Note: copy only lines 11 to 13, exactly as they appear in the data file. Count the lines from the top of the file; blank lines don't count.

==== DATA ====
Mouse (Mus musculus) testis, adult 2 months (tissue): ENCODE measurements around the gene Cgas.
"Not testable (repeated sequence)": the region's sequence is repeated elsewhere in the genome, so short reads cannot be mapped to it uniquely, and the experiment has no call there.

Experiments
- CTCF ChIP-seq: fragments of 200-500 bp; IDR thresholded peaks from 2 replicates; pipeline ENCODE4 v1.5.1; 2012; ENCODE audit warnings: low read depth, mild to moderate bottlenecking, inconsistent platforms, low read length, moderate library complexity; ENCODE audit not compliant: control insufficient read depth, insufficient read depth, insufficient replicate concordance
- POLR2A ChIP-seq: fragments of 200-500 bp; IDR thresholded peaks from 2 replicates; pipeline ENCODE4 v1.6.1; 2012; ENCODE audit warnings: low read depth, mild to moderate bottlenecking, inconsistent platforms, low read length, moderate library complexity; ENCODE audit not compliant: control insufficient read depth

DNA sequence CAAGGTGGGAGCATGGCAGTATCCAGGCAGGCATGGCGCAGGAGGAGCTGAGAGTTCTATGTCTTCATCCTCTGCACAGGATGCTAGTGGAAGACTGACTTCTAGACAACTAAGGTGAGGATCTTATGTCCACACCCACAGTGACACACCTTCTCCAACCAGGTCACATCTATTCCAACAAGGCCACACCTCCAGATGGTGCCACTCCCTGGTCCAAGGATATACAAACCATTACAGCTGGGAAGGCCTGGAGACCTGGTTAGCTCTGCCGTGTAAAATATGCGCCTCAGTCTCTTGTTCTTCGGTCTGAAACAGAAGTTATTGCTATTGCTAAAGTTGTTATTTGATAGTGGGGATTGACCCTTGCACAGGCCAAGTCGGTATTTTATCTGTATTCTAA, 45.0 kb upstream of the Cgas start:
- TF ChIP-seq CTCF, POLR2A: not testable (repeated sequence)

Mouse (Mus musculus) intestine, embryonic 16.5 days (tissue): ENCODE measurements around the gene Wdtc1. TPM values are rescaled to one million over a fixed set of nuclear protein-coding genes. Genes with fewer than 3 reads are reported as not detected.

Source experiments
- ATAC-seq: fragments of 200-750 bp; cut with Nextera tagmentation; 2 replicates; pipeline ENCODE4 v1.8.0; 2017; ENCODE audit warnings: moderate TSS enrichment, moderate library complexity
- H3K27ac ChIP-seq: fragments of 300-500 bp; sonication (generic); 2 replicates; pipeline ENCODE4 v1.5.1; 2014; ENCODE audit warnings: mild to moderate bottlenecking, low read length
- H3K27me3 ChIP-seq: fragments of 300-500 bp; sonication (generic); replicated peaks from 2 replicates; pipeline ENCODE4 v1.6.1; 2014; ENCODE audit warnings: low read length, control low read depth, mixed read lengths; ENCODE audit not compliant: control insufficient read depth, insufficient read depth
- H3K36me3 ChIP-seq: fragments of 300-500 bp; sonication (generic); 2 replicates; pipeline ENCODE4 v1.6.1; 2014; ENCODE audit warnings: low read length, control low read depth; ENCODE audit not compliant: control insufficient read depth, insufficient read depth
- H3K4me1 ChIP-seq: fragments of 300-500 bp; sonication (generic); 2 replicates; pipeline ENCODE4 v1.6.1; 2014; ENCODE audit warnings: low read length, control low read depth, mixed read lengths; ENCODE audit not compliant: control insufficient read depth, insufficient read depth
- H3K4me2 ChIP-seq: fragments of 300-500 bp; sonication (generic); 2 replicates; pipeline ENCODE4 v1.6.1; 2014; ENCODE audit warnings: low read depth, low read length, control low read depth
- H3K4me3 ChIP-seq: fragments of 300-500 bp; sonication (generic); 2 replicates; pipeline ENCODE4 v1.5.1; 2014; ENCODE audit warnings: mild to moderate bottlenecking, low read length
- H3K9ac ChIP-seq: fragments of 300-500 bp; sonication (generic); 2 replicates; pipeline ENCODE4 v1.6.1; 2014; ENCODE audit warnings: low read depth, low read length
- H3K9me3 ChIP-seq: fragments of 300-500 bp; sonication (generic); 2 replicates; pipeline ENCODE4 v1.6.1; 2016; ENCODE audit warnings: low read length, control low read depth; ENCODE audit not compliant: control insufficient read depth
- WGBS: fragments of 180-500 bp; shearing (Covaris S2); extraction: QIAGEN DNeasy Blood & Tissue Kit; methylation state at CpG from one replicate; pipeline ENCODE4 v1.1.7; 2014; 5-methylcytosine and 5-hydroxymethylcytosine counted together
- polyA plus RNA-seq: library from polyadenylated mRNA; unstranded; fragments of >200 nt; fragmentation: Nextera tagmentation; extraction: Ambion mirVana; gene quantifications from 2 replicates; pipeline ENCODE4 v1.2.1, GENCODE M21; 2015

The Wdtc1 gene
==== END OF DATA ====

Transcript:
- H3K27ac ChIP-seq: fragments of 300-500 bp; sonication (generic); 2 replicates; pipeline ENCODE4 v1.5.1; 2014; ENCODE audit warnings: mild to moderate bottlenecking, low read length
- H3K27me3 ChIP-seq: fragments of 300-500 bp; sonication (generic); replicated peaks from 2 replicates; pipeline ENCODE4 v1.6.1; 2014; ENCODE audit warnings: low read length, control low read depth, mixed read lengths; ENCODE audit not compliant: control insufficient read depth, insufficient read depth
- H3K36me3 ChIP-seq: fragments of 300-500 bp; sonication (generic); 2 replicates; pipeline ENCODE4 v1.6.1; 2014; ENCODE audit warnings: low read length, control low read depth; ENCODE audit not compliant: control insufficient read depth, insufficient read depth